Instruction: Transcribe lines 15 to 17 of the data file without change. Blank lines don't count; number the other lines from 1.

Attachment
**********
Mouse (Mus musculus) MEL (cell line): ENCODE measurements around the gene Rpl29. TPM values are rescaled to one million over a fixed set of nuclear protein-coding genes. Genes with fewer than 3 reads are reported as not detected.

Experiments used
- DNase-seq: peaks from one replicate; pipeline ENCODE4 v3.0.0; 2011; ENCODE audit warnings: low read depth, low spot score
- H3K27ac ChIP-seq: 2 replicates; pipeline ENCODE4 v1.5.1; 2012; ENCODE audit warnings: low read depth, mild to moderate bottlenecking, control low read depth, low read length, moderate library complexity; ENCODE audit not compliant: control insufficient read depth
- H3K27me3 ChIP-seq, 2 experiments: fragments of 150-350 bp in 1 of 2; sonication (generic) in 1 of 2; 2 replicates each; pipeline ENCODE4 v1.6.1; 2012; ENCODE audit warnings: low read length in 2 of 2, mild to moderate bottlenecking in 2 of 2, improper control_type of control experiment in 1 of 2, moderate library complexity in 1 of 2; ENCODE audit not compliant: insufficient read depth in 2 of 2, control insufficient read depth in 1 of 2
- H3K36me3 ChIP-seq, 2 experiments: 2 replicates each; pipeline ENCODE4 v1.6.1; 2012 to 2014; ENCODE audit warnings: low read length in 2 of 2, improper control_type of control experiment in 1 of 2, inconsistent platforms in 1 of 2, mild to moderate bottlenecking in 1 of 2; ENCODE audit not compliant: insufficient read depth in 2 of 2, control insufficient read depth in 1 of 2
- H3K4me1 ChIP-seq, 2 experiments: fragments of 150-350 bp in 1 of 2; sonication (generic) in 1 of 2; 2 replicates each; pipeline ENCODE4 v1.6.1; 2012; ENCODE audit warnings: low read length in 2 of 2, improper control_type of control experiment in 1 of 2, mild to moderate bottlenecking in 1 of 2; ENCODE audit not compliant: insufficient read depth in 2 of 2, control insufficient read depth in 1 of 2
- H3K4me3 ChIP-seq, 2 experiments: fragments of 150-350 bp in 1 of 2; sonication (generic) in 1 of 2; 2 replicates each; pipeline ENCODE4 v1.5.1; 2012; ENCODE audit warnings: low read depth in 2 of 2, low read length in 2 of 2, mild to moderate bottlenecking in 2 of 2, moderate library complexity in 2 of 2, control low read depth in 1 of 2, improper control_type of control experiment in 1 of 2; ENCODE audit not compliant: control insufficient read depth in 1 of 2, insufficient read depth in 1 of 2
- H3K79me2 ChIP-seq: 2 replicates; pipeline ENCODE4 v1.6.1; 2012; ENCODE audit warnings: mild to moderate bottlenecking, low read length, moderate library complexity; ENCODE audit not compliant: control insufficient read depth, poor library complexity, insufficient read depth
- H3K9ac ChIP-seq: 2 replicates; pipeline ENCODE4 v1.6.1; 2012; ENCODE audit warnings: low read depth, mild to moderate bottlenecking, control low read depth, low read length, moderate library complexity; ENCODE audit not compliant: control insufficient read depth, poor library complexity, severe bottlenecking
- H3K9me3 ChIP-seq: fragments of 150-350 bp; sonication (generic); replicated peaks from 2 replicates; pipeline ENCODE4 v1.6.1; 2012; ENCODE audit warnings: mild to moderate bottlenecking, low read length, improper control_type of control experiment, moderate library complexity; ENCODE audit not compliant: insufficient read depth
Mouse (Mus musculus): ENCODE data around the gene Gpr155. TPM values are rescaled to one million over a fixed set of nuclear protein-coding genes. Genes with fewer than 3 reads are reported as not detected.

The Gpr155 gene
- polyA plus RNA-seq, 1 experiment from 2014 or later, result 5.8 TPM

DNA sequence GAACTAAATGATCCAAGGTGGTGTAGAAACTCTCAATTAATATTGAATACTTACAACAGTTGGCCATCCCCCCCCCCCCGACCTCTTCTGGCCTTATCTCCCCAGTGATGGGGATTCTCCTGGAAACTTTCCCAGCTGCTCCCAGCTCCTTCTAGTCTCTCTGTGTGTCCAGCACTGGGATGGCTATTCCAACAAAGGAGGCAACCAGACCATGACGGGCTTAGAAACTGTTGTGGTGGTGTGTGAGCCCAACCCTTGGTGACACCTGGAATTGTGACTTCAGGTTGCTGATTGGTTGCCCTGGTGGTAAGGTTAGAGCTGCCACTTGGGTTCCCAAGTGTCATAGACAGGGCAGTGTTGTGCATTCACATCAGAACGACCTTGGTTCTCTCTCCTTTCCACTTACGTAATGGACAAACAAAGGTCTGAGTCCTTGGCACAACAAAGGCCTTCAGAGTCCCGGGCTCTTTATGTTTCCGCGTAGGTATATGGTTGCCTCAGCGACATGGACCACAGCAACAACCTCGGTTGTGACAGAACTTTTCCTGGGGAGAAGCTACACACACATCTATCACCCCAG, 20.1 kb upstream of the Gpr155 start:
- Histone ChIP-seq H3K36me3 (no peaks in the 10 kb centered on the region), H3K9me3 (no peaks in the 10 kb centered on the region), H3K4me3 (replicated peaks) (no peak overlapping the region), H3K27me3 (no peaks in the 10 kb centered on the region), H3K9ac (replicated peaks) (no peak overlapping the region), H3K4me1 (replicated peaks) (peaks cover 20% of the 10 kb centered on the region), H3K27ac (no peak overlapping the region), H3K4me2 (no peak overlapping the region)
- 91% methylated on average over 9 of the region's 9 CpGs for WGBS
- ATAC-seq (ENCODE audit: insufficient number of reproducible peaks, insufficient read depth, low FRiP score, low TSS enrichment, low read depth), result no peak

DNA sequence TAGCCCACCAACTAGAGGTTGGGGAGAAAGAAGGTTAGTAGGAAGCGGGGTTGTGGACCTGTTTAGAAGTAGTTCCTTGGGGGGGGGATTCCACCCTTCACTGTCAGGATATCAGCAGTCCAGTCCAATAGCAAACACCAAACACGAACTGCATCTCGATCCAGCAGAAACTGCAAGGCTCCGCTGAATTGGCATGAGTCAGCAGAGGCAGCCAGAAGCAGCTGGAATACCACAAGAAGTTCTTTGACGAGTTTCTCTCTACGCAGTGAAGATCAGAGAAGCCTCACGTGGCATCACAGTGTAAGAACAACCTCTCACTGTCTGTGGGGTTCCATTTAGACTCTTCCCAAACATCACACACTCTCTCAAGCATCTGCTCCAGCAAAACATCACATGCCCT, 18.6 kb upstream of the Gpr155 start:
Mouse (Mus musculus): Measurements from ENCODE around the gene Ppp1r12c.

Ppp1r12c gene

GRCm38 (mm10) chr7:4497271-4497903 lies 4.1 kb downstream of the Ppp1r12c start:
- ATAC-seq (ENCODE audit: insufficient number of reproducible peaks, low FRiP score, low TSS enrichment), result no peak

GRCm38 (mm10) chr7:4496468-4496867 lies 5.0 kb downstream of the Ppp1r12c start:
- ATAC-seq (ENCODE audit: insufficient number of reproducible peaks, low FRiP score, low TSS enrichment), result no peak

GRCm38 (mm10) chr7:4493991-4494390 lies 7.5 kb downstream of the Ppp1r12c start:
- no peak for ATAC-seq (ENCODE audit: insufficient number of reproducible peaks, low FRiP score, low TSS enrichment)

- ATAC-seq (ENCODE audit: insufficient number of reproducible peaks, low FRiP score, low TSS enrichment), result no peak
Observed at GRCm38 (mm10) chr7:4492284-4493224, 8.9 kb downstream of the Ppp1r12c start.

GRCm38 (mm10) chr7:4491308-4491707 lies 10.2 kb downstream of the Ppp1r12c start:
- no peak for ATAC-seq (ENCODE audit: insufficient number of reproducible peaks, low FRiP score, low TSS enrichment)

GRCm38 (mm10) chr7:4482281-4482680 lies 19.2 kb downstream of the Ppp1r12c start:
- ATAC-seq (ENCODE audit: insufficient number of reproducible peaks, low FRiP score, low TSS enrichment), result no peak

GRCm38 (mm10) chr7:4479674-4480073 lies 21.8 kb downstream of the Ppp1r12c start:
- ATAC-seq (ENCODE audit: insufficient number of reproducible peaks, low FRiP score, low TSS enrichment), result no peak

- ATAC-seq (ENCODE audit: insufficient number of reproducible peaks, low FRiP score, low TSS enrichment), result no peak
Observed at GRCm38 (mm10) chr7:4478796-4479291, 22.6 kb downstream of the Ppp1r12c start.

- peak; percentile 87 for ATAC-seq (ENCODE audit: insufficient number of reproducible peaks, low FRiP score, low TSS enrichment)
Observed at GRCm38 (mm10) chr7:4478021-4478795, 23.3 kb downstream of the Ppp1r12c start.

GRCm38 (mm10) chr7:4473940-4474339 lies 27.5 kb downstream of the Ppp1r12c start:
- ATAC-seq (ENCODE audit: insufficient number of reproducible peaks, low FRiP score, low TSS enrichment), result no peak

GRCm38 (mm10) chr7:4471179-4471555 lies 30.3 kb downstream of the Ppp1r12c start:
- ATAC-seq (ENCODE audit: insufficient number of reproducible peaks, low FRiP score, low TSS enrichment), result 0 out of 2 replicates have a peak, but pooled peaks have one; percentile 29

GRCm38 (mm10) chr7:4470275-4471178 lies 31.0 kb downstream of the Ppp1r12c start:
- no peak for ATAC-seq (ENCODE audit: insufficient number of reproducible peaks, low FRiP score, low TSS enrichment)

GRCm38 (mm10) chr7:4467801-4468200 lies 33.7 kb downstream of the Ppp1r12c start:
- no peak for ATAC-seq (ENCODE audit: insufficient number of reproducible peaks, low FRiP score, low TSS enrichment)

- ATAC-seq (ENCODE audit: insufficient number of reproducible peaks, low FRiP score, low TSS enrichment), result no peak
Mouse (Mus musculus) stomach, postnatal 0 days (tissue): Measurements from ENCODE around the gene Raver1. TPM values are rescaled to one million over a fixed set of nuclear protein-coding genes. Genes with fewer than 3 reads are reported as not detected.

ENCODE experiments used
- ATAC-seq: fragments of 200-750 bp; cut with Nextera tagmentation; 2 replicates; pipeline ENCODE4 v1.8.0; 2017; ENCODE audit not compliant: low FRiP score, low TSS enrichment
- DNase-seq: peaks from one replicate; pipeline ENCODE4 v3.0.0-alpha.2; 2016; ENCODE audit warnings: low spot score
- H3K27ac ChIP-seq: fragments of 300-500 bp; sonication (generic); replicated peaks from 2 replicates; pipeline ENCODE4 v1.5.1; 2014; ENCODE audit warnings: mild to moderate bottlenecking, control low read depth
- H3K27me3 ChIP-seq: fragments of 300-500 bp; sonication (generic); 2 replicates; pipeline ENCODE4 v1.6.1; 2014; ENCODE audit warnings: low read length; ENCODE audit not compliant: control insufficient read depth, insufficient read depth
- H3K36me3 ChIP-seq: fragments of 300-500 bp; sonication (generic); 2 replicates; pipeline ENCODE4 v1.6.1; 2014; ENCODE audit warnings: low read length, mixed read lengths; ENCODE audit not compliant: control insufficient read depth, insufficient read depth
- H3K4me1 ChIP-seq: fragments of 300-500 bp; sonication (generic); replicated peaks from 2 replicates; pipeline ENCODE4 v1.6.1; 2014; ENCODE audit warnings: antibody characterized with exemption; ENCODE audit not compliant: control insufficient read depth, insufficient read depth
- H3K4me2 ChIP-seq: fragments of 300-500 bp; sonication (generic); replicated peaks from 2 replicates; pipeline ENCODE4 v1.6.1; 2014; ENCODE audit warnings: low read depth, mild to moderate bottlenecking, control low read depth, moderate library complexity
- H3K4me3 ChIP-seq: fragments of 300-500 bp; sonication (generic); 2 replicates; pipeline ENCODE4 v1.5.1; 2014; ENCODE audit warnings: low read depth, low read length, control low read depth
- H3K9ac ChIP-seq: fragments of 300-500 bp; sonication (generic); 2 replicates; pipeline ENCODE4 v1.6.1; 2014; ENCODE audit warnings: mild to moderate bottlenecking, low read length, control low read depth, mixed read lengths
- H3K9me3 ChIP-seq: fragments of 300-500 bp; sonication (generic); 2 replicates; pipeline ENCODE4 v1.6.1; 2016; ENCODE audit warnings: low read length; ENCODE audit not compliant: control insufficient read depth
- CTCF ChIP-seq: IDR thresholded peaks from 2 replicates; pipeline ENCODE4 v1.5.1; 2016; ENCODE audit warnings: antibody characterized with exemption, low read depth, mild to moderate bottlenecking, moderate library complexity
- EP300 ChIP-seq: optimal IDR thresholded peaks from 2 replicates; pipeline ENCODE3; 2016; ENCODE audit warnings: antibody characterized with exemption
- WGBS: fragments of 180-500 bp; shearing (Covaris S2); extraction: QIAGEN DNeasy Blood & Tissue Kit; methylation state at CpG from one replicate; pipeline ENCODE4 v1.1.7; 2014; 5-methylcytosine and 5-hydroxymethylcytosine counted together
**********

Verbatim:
DNA sequence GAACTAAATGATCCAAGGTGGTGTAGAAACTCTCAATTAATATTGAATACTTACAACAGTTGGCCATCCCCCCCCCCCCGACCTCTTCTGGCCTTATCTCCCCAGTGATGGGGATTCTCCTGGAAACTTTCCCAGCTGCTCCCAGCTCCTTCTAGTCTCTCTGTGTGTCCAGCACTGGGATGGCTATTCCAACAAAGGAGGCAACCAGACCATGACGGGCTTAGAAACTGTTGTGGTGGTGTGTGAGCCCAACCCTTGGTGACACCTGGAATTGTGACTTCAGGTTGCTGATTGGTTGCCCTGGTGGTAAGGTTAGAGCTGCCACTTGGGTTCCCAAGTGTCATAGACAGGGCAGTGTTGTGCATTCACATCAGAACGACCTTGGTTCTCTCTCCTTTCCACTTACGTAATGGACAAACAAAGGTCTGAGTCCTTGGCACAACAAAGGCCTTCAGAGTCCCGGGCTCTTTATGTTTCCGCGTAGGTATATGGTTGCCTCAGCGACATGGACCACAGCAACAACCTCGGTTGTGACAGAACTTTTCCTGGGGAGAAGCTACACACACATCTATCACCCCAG, 20.1 kb upstream of the Gpr155 start:
- Histone ChIP-seq H3K36me3 (no peaks in the 10 kb centered on the region), H3K9me3 (no peaks in the 10 kb centered on the region), H3K4me3 (replicated peaks) (no peak overlapping the region), H3K27me3 (no peaks in the 10 kb centered on the region), H3K9ac (replicated peaks) (no peak overlapping the region), H3K4me1 (replicated peaks) (peaks cover 20% of the 10 kb centered on the region), H3K27ac (no peak overlapping the region), H3K4me2 (no peak overlapping the region)
- 91% methylated on average over 9 of the region's 9 CpGs for WGBS